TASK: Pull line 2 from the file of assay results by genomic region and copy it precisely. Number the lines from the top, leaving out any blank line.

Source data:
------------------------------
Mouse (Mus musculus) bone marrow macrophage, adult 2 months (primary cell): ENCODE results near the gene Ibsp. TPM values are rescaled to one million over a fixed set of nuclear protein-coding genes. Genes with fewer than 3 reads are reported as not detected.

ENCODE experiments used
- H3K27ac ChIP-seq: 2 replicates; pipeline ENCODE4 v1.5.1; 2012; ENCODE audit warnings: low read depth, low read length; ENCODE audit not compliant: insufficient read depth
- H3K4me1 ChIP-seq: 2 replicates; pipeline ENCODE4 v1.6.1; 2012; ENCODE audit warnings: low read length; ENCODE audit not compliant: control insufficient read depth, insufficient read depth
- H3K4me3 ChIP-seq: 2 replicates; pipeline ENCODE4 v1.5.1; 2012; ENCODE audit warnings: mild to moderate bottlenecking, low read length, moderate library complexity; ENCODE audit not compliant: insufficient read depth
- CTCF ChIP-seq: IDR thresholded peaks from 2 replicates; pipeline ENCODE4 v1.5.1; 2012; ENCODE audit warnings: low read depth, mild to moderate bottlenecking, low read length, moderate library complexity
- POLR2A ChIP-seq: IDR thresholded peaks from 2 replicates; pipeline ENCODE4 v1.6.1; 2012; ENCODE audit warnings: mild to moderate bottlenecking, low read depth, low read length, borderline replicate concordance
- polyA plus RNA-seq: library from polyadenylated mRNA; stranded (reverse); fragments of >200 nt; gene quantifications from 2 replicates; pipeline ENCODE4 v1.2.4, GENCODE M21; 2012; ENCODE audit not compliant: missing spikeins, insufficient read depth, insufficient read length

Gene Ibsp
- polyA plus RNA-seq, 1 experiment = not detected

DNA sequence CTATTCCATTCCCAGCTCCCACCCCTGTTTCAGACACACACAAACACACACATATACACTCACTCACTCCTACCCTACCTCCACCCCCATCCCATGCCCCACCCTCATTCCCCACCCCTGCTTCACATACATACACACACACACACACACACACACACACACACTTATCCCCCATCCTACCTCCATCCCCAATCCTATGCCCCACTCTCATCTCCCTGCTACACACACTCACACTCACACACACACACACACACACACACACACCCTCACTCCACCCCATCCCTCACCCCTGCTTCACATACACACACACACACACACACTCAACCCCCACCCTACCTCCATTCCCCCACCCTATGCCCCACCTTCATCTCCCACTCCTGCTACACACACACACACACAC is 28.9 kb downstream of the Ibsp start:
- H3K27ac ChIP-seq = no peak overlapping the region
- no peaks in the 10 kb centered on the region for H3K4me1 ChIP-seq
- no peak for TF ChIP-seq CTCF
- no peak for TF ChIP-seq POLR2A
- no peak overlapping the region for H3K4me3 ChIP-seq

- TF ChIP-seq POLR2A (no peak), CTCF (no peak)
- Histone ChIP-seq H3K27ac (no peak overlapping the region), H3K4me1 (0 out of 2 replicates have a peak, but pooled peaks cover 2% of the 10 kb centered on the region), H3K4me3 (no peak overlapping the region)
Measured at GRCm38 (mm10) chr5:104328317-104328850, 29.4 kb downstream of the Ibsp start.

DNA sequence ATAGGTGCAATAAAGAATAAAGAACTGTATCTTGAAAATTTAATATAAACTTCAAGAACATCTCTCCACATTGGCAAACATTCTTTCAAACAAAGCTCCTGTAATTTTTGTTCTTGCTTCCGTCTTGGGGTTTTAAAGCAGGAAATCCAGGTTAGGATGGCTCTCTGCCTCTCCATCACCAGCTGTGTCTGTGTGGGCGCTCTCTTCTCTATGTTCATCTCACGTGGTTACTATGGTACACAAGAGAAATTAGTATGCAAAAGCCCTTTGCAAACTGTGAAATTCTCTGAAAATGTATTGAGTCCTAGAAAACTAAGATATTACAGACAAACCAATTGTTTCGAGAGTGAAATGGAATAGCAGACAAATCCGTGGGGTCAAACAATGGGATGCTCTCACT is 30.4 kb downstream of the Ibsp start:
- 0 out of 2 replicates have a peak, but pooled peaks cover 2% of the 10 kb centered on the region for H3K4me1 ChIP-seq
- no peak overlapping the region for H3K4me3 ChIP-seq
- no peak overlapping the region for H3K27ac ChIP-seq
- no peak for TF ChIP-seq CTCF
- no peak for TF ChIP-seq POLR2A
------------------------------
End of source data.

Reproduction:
ENCODE experiments used